For Phase 5 industry requirements will be guided by the information gained through definition studies. Possible industry opportunities that may relate to these phases include design, design interpretation, ship production, ships propulsion systems, ships electrical and electronic systems, ship environmental systems, and in-service support. The industry requirements will be based around developing and maintaining sufficient capability within Australian industry to undertake as wide a range of through-life maintenance and support activities as practicable for all phases of the project.

The Navy's current fleet of heavy landing craft had been continuously used in these roles since the early 1970s and provided outstanding service, but they are relatively slow and vulnerable to adverse weather. The new class of landing craft will provide intra-theater lift to augment the larger Canberra class Landing Helicopter Dock (LHD) and new Strategic Sealift amphibious vessels. The new landing craft will have improved seakeeping characteristics and faster transit speeds than the LCHs that they will be replacing.

Military and humanitarian operations in the region and around the nation require smaller amphibious vessels to move cargo ashore, transport troops along coastal areas, or evacuate civilians. Vessels of this type enable small land forces to use the sea as a manoeuvre space to increase the tempo of operations and outpace an adversary, particularly in difficult terrain where onshore infrastructure is poor or vulnerable to disruption at key points. They will also be capable of contributing to humanitarian and disaster relief operations.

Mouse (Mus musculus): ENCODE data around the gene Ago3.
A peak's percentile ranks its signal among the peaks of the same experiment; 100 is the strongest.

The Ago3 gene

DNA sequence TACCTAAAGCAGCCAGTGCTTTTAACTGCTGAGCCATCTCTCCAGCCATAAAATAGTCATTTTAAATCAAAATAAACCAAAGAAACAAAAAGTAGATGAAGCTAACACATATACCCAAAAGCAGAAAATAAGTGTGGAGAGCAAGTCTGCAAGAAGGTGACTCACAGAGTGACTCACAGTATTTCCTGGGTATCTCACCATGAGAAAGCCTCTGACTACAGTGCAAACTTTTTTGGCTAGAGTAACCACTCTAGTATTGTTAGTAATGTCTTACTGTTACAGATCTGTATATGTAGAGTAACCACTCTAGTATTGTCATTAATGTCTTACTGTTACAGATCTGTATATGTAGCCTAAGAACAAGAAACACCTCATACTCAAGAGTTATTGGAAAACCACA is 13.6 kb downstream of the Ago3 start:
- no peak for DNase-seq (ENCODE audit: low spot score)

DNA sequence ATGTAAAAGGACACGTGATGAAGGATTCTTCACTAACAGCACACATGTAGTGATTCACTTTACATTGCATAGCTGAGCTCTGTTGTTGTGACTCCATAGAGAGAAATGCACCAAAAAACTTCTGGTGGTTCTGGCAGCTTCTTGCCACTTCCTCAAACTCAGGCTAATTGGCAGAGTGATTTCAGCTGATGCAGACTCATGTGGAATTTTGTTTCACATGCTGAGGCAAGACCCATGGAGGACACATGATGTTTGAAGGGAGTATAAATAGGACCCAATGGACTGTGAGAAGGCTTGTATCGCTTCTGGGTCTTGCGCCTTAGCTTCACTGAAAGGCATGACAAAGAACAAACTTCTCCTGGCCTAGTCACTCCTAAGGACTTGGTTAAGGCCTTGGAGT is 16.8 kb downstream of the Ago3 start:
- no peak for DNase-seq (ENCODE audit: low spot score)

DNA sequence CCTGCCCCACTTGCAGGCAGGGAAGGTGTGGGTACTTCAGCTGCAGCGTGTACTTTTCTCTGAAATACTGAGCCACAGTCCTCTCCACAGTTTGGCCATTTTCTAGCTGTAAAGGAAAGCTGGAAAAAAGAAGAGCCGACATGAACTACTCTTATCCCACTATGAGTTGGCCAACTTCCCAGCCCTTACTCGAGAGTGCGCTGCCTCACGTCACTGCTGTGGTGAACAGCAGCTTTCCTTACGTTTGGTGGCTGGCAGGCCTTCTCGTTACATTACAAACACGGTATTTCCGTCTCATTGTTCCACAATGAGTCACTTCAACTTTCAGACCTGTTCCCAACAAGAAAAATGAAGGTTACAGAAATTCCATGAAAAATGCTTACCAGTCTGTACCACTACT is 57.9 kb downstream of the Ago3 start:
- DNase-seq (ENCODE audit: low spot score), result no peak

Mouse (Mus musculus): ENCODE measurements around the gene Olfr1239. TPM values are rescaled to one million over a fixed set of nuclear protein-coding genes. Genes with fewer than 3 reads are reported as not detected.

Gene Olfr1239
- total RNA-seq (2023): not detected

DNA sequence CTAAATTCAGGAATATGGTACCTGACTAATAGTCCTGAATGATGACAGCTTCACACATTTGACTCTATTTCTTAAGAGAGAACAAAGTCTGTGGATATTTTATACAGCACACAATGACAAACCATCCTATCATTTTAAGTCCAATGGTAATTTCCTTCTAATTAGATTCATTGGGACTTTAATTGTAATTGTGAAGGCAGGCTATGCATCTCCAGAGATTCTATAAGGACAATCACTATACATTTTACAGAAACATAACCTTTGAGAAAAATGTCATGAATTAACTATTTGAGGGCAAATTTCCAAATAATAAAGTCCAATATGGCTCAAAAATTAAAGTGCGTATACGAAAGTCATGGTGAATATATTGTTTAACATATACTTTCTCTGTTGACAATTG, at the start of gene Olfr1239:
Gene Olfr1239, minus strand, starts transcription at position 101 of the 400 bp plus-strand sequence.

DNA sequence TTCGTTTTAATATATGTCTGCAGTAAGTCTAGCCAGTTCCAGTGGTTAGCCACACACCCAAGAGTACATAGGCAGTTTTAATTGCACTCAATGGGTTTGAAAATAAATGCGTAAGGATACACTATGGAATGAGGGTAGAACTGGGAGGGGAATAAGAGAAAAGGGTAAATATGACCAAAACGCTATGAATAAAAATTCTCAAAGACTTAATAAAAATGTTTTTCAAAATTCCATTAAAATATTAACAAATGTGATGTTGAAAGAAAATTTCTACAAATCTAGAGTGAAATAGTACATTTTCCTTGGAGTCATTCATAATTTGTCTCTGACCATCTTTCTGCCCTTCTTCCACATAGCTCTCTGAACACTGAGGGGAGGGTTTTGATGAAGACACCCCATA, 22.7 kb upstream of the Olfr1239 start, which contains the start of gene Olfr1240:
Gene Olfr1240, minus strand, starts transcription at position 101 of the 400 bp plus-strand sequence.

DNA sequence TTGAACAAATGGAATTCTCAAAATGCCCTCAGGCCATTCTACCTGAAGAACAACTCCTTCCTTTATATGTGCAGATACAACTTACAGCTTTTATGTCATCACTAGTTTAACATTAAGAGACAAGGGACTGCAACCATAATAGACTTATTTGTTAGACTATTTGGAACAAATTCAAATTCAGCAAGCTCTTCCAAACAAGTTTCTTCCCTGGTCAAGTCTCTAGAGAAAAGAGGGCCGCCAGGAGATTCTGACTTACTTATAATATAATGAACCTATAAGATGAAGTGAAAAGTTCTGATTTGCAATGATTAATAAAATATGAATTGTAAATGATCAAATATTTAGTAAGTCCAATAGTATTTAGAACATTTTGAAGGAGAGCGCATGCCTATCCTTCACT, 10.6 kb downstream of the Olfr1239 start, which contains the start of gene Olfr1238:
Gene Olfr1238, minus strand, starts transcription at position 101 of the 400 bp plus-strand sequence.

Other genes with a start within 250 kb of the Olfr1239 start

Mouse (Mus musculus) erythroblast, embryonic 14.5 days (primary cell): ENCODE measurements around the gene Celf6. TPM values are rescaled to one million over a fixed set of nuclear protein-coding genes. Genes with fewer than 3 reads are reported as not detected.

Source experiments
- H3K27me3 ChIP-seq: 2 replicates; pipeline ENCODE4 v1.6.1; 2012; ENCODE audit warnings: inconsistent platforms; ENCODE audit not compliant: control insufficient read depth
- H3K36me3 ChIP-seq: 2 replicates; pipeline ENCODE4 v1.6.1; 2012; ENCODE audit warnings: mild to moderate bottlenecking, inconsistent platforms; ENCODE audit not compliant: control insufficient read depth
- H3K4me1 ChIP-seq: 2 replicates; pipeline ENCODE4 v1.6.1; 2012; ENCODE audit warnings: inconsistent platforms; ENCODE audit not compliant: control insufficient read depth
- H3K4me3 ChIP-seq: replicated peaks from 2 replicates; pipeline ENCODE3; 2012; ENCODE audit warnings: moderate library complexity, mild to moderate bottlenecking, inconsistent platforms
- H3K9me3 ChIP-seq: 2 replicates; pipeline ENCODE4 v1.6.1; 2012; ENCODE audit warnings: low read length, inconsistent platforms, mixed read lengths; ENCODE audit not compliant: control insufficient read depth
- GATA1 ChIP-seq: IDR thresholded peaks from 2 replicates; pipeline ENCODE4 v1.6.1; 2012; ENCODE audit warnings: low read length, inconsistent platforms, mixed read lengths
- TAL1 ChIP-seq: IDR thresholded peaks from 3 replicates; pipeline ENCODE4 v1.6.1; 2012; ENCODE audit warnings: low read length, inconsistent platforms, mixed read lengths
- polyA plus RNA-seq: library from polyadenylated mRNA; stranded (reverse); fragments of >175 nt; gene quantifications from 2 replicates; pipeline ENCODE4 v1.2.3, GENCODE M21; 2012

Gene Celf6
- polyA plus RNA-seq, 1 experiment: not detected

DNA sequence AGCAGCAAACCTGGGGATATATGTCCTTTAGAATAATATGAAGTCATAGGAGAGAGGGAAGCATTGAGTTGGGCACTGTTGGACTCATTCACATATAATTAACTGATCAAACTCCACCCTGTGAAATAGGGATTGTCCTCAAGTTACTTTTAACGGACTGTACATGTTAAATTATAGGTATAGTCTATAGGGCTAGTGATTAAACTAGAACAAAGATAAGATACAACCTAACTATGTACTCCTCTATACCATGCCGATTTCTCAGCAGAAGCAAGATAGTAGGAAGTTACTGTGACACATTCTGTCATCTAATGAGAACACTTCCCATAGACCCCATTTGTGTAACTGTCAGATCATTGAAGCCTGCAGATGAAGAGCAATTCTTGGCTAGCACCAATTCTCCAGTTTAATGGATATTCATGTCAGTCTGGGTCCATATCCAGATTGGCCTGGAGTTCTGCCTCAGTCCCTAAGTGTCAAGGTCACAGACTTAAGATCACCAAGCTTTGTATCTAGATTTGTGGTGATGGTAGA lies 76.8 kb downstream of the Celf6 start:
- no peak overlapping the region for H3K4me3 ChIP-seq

BMT Design & Technology worked closely with sister company, BMT Defence Services Ltd. (U.K.) to provide highly capable options for the RAN's new LCH class. The beaching and at-sea vehicle transfer activity of landing craft represent a unique and harsh environment; consequently, considerable experience is required when selecting a suitable design approach. BMT Defence Services Ltd. provided the necessary experience through an extensive history of Amphibious warfare vessel design for the MoD.